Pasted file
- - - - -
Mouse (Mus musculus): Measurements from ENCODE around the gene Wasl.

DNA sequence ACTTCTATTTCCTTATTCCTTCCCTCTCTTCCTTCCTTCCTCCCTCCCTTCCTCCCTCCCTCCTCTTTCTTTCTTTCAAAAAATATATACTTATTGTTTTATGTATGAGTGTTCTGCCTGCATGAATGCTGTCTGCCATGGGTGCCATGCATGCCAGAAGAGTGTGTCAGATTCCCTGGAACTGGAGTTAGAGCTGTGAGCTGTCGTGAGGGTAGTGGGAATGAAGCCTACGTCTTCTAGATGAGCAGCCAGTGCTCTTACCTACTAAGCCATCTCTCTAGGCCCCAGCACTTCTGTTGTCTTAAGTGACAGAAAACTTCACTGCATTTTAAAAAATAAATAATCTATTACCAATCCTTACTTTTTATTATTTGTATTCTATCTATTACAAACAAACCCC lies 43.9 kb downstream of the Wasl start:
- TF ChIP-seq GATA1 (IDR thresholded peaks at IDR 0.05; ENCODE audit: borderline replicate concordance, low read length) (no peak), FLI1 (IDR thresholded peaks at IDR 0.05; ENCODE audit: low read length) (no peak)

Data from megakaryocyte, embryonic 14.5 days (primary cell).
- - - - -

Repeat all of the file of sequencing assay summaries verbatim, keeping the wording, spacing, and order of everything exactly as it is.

Mouse (Mus musculus): Measurements from ENCODE around the gene Wasl.

DNA sequence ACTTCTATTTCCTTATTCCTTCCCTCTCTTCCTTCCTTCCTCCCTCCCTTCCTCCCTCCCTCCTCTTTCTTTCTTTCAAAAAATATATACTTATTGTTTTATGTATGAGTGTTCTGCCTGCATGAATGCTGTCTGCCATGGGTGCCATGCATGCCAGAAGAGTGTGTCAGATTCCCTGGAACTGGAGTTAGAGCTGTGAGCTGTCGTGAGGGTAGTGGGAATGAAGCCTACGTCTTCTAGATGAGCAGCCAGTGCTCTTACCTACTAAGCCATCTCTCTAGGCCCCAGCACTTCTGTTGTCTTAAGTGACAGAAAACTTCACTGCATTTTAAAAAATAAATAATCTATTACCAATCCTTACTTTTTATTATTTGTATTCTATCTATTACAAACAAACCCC lies 43.9 kb downstream of the Wasl start:
- TF ChIP-seq GATA1 (IDR thresholded peaks at IDR 0.05; ENCODE audit: borderline replicate concordance, low read length) (no peak), FLI1 (IDR thresholded peaks at IDR 0.05; ENCODE audit: low read length) (no peak)

Data from megakaryocyte, embryonic 14.5 days (primary cell).